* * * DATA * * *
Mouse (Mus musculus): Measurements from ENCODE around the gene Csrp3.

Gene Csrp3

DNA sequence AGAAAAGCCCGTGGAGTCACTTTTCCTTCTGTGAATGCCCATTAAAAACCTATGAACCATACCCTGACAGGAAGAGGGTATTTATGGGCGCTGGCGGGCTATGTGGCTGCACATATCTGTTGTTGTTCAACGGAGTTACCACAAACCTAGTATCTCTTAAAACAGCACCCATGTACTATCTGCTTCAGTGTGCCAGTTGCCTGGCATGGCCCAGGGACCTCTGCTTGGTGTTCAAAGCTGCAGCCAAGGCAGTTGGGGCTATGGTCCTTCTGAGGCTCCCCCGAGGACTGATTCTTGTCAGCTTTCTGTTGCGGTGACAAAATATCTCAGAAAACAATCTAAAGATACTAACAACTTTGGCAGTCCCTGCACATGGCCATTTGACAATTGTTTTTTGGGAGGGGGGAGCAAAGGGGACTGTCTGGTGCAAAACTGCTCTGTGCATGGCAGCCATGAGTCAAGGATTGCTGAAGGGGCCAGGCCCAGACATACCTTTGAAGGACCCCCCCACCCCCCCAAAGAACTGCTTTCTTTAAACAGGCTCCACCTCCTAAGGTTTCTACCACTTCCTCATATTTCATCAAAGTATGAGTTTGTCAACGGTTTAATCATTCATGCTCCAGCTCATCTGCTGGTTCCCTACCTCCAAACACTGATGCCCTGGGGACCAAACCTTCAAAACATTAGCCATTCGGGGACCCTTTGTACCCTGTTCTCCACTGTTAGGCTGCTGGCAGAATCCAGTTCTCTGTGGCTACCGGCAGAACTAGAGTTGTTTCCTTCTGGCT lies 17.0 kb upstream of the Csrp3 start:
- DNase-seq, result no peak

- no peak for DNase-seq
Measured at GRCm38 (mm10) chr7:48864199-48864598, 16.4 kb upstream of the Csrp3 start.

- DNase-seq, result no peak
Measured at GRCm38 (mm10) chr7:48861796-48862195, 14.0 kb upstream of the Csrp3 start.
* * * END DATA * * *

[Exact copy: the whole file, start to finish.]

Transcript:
Mouse (Mus musculus): Measurements from ENCODE around the gene Csrp3.

Gene Csrp3

DNA sequence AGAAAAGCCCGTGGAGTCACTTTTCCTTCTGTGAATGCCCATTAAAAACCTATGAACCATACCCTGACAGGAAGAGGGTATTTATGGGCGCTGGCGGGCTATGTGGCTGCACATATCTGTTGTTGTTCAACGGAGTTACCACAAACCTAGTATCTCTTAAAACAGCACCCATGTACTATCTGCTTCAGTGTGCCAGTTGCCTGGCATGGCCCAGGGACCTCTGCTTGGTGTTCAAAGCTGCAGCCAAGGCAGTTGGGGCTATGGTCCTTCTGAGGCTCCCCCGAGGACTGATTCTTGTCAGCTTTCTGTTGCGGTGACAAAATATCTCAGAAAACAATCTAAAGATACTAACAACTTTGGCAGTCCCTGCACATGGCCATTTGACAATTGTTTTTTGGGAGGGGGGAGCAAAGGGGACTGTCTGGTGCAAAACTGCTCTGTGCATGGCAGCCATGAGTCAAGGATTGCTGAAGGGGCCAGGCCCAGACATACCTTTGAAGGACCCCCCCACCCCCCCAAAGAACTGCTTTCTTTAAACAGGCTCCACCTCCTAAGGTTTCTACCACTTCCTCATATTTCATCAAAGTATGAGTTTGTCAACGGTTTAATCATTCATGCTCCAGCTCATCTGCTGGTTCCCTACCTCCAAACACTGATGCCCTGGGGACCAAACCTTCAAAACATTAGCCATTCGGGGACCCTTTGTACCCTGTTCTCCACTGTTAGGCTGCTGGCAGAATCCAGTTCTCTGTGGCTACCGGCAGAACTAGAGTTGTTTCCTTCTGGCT lies 17.0 kb upstream of the Csrp3 start:
- DNase-seq, result no peak

- no peak for DNase-seq
Measured at GRCm38 (mm10) chr7:48864199-48864598, 16.4 kb upstream of the Csrp3 start.

- DNase-seq, result no peak
Measured at GRCm38 (mm10) chr7:48861796-48862195, 14.0 kb upstream of the Csrp3 start.